Recently, a strange man appeared on campus with an even stranger message of fire and brimstone. He stood outside the Student Center and told us we would all go to hell for our indecent lifestyles unless we repented and found God. I was proud to take part in the protest against this crazed zealot, for reasons that bear repeating because they are so vitally important. First and foremost, I am proud to stand in solidarity against homophobic bigotry. But there is another reason I am compelled to speak out: because I want it to be known that the voice of the crazed zealot is not the representative voice of the American Right. I am a staunch Republican who voted for John McCain. I supported Guantanamo, the Patriot Act, and the War in Iraq. But I can’t support bigotry, and I am sickened when men like the crazed preacher spout it in such a way as to make it seem representative of my party.
I see the Tea Parties on the news, with protesters showing up by the tens of thousands to cite legitimate grievances against their government. I hear the pundits denounce them as racists; they say we are rioting because we cannot accept the authority of a black president. I hear this and I grow angry. When Bush was president, was I not told that dissent was the highest form of patriotism? Why am I now a racist for disagreeing with my government?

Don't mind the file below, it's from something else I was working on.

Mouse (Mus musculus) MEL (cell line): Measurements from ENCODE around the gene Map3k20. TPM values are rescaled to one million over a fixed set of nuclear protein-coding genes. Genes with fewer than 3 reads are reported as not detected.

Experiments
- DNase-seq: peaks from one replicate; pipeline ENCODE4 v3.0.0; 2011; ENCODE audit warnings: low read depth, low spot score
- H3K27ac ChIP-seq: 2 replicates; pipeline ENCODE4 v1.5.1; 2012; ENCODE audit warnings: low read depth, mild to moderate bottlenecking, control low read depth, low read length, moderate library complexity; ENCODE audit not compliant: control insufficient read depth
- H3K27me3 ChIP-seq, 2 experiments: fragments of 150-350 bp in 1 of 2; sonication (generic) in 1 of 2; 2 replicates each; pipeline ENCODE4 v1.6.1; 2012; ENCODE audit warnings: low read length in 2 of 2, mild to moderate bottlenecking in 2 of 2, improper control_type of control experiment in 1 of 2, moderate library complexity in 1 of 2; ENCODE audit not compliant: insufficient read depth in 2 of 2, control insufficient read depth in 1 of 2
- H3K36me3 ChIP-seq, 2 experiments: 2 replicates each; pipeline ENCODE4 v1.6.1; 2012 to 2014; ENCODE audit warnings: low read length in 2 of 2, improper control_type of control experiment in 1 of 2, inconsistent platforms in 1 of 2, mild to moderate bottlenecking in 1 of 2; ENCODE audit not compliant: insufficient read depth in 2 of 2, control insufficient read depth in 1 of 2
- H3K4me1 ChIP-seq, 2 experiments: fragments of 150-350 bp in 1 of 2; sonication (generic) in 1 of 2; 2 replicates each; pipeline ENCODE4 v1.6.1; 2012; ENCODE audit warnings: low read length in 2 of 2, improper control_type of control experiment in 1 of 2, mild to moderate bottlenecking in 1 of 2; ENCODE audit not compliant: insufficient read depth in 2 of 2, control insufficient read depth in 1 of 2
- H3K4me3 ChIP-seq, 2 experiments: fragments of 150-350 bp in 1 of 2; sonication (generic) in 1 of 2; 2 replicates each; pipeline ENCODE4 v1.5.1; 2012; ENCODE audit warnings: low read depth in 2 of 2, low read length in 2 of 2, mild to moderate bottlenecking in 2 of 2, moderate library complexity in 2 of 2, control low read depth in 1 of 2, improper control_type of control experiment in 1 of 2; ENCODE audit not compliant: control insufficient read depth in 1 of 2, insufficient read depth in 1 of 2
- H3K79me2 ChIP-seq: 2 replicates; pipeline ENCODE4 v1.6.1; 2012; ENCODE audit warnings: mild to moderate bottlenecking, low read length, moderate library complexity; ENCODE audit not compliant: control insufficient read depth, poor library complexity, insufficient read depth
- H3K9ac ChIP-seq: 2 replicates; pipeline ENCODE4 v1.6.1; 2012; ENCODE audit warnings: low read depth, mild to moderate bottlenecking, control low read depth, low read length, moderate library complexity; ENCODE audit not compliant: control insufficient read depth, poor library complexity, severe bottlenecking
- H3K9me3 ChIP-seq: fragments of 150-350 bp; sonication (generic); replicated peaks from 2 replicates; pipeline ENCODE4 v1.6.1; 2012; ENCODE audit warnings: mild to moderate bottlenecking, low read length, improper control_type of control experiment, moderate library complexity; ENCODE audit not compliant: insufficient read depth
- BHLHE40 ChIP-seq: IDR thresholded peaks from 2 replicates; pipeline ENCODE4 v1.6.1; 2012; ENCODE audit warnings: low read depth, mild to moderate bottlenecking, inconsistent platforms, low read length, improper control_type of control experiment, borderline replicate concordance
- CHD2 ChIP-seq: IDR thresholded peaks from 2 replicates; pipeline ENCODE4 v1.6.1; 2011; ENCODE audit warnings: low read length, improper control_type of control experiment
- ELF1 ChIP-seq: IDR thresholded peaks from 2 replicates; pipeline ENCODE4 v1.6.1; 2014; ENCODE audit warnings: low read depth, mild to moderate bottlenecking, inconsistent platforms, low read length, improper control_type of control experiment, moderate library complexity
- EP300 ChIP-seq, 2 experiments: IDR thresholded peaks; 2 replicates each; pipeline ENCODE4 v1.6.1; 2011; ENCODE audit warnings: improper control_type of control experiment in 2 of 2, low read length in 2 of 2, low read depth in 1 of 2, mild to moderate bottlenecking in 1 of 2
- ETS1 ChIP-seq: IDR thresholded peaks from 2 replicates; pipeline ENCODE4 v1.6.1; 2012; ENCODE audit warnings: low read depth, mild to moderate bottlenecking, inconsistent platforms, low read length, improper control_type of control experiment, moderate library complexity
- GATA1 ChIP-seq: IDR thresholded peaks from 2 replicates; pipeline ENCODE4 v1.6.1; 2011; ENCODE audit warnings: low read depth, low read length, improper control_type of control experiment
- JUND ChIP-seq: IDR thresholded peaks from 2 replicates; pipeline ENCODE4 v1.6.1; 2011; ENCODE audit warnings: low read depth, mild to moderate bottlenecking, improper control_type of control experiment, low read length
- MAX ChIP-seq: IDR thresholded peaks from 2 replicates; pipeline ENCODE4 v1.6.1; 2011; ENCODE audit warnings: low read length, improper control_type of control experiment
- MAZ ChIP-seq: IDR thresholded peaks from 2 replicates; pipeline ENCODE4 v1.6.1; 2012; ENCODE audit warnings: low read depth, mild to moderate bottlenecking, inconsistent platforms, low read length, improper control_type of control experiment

I ask myself, how do people get these perceptions that the rank-and-file of the Republican Party is racist, sexist, and anti-gay? Then I see the crazed preacher spew his hate, and I see how easily misperceptions get started. So I wish to make it known: this madman does not represent us. The average Republican is not a bigot. The average Republican is repulsed by the vitriol put forth by fundamentalist homophobes, and will stand against it when confronted. We are not racists. We are not homophobes. We are not bigots.